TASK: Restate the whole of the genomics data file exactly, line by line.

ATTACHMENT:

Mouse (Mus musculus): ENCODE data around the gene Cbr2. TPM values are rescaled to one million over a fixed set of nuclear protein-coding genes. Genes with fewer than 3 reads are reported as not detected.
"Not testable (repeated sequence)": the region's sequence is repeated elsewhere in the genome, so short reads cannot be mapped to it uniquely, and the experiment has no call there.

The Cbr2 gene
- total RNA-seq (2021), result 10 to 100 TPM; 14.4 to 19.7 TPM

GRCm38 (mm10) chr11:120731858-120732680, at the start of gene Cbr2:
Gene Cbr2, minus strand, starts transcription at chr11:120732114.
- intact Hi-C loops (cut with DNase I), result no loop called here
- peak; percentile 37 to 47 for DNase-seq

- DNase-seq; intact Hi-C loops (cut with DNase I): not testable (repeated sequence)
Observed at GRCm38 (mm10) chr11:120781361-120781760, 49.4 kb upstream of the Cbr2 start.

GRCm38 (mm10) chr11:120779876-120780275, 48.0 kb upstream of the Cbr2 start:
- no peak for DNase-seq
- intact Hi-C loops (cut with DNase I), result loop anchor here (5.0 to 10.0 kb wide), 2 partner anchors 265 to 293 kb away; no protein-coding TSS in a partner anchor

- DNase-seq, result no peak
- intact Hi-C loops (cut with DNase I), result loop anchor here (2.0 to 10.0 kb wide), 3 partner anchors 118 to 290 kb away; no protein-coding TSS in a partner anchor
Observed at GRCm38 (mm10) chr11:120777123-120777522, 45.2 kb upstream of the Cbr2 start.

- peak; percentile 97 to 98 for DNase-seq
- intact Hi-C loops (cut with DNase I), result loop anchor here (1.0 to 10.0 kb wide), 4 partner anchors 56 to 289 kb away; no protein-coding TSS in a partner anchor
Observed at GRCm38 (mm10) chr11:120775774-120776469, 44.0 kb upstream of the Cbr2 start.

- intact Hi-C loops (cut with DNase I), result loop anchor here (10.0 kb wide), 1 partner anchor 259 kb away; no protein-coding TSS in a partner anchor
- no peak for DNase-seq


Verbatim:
Mouse (Mus musculus): ENCODE data around the gene Cbr2. TPM values are rescaled to one million over a fixed set of nuclear protein-coding genes. Genes with fewer than 3 reads are reported as not detected.
"Not testable (repeated sequence)": the region's sequence is repeated elsewhere in the genome, so short reads cannot be mapped to it uniquely, and the experiment has no call there.

The Cbr2 gene
- total RNA-seq (2021), result 10 to 100 TPM; 14.4 to 19.7 TPM

GRCm38 (mm10) chr11:120731858-120732680, at the start of gene Cbr2:
Gene Cbr2, minus strand, starts transcription at chr11:120732114.
- intact Hi-C loops (cut with DNase I), result no loop called here
- peak; percentile 37 to 47 for DNase-seq

- DNase-seq; intact Hi-C loops (cut with DNase I): not testable (repeated sequence)
Observed at GRCm38 (mm10) chr11:120781361-120781760, 49.4 kb upstream of the Cbr2 start.

GRCm38 (mm10) chr11:120779876-120780275, 48.0 kb upstream of the Cbr2 start:
- no peak for DNase-seq
- intact Hi-C loops (cut with DNase I), result loop anchor here (5.0 to 10.0 kb wide), 2 partner anchors 265 to 293 kb away; no protein-coding TSS in a partner anchor

- DNase-seq, result no peak
- intact Hi-C loops (cut with DNase I), result loop anchor here (2.0 to 10.0 kb wide), 3 partner anchors 118 to 290 kb away; no protein-coding TSS in a partner anchor
Observed at GRCm38 (mm10) chr11:120777123-120777522, 45.2 kb upstream of the Cbr2 start.

- peak; percentile 97 to 98 for DNase-seq
- intact Hi-C loops (cut with DNase I), result loop anchor here (1.0 to 10.0 kb wide), 4 partner anchors 56 to 289 kb away; no protein-coding TSS in a partner anchor
Observed at GRCm38 (mm10) chr11:120775774-120776469, 44.0 kb upstream of the Cbr2 start.

- intact Hi-C loops (cut with DNase I), result loop anchor here (10.0 kb wide), 1 partner anchor 259 kb away; no protein-coding TSS in a partner anchor
- no peak for DNase-seq